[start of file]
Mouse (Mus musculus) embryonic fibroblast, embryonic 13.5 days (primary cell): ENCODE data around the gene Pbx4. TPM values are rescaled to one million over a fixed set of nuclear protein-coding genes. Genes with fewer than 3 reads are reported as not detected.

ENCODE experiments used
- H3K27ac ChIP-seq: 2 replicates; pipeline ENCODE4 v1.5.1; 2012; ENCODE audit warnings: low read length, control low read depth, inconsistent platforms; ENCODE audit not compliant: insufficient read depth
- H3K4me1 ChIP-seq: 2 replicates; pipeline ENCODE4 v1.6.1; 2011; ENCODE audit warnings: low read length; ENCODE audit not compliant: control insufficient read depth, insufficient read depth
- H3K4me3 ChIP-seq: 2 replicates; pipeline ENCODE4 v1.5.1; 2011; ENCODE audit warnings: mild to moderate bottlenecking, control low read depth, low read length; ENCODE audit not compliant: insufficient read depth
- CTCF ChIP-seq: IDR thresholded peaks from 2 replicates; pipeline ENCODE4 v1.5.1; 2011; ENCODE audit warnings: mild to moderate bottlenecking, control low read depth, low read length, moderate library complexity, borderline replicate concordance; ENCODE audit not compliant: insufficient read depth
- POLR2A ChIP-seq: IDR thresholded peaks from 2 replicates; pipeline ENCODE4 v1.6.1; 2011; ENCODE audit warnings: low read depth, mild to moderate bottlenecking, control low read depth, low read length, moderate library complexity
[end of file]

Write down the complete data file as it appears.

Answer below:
Mouse (Mus musculus) embryonic fibroblast, embryonic 13.5 days (primary cell): ENCODE data around the gene Pbx4. TPM values are rescaled to one million over a fixed set of nuclear protein-coding genes. Genes with fewer than 3 reads are reported as not detected.

ENCODE experiments used
- H3K27ac ChIP-seq: 2 replicates; pipeline ENCODE4 v1.5.1; 2012; ENCODE audit warnings: low read length, control low read depth, inconsistent platforms; ENCODE audit not compliant: insufficient read depth
- H3K4me1 ChIP-seq: 2 replicates; pipeline ENCODE4 v1.6.1; 2011; ENCODE audit warnings: low read length; ENCODE audit not compliant: control insufficient read depth, insufficient read depth
- H3K4me3 ChIP-seq: 2 replicates; pipeline ENCODE4 v1.5.1; 2011; ENCODE audit warnings: mild to moderate bottlenecking, control low read depth, low read length; ENCODE audit not compliant: insufficient read depth
- CTCF ChIP-seq: IDR thresholded peaks from 2 replicates; pipeline ENCODE4 v1.5.1; 2011; ENCODE audit warnings: mild to moderate bottlenecking, control low read depth, low read length, moderate library complexity, borderline replicate concordance; ENCODE audit not compliant: insufficient read depth
- POLR2A ChIP-seq: IDR thresholded peaks from 2 replicates; pipeline ENCODE4 v1.6.1; 2011; ENCODE audit warnings: low read depth, mild to moderate bottlenecking, control low read depth, low read length, moderate library complexity